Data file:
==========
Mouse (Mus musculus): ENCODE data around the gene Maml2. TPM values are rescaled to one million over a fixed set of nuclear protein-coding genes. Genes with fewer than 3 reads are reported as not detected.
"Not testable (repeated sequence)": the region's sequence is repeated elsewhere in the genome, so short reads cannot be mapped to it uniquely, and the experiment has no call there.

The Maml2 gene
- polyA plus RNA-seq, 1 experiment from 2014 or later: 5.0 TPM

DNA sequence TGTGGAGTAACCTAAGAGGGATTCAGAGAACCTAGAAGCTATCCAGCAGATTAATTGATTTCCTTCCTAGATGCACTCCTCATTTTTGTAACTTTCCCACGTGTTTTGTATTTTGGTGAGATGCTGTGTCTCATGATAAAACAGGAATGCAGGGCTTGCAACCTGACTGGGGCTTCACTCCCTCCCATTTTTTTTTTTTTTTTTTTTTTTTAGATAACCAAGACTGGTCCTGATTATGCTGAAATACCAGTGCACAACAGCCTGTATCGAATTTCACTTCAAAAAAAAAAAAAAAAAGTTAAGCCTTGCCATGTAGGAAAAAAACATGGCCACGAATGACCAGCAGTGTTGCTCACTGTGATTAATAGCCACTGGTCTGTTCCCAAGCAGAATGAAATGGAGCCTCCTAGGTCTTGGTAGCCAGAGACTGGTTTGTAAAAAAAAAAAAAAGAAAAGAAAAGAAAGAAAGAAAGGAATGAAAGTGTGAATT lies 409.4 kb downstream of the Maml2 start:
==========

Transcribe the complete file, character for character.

Mouse (Mus musculus): ENCODE data around the gene Maml2. TPM values are rescaled to one million over a fixed set of nuclear protein-coding genes. Genes with fewer than 3 reads are reported as not detected.
"Not testable (repeated sequence)": the region's sequence is repeated elsewhere in the genome, so short reads cannot be mapped to it uniquely, and the experiment has no call there.

The Maml2 gene
- polyA plus RNA-seq, 1 experiment from 2014 or later: 5.0 TPM

DNA sequence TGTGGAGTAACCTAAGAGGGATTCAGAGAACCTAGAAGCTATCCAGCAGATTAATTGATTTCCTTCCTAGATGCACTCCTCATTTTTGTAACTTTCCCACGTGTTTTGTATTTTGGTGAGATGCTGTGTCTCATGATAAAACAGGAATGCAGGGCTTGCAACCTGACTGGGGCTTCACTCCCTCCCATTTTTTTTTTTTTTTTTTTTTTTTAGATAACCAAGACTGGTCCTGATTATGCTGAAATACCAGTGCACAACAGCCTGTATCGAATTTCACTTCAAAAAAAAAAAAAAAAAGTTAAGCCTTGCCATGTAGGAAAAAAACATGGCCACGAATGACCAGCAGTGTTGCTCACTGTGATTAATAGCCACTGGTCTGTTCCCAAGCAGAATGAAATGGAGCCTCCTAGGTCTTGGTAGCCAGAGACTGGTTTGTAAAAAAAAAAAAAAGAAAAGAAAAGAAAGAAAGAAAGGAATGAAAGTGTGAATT lies 409.4 kb downstream of the Maml2 start: